Mayor Addresses Security Prospects from Border Wall

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LOS INDIOS – One Rio Grande Valley mayor wants the government to finish the job they started. He said gaps in the border fence are leading dangerous smugglers into his town.

Los Indios Mayor Rick Cavazos is talking about gaps where gates were supposed to be installed on the border fence. He said out of eight gaps in Los Indios, designed for gates to be installed, there are five yet to be built.

A simple phone call opens the gate on the border fence near Los Indios. Cavazos said there’s about six miles of fencing along Highway 281 near the town.

He’s concerned about the gaps left on the fence.

“We have eight of these proposed gate openings or gaps, only three have been constructed. So we’re looking for the five others to also be funded for the completion of this area,” the mayor said.

Cavazos said Los Indios needs all the protection it can get. They have two full time police officers and limited resources.

“We do have an occasional, we do have traffic that goes into the community. The smugglers also know that as long as these openings are the way they are, there are no gates here. They will exploit these vulnerabilities, in the border fence so once Border Patrol decides to construct the gates, it will push traffic elsewhere,” he said.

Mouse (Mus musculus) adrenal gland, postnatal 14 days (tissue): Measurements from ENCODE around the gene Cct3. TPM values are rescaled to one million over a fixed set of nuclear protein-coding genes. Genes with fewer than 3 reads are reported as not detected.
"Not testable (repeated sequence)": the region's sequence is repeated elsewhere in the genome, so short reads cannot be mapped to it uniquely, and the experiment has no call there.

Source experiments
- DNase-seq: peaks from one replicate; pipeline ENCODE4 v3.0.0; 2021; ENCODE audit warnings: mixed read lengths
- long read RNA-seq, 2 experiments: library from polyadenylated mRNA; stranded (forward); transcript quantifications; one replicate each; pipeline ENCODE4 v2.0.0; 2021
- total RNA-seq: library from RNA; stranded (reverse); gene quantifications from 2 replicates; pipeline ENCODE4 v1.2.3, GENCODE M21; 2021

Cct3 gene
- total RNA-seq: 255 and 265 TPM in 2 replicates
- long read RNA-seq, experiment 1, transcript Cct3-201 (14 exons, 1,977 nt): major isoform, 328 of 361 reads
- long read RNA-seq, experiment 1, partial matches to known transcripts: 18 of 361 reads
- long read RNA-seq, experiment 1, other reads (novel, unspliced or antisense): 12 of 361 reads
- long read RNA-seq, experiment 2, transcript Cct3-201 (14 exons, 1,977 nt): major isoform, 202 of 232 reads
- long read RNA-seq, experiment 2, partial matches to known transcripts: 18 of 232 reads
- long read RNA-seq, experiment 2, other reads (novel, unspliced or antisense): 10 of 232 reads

CHANNEL 5 NEWS reached out to U.S. Customs and Border Protection to find out why these gates weren’t built as designed.

In a statement, Southwest Border Branch Chief Carlos Diaz said, "Based on the Sector's assessment, currently in progress, there are areas that would benefit from a border wall, as well as additional agents and technology. There are many factors that go into the decision making process, including available funding, acquisition, current trends in illegal cross border activity, and legal requirements, so it would be premature to share specifics until those pieces have come together."

Juan Hernandez, a resident of Los Indios, said the gaps are easy to spot.

“Over there, there’s a part that hasn’t been finished still,” he said.

Lifelong resident Maria Garcia said gates or no gates, smugglers and those who cross the border illegally will find a way to cross through their town.

“They cross through those gaps. It would be good if they closed them, but if they don’t, they’ll still find a clear path,” Garcia said.

Cavazos said he wants the border fence to be completed before the government goes on to build another border barrier.

“That’s huge for a small community like ours, where, you know, we have limited budgets and limited resources, and this would really help secure our community,” he said.

There is a small Border Patrol station in Los Indios. Cavazos said residents there are calling on agents when they spot suspicious activity to help protect their town.

The border fence in the Valley currently runs from Brownsville to about Penitas.

A U.S. Border Patrol spokesman said it totals about 55 miles of fencing. There’s also currently about 3,000 agents that patrol the 316 miles of curved river in the RGV Sector.


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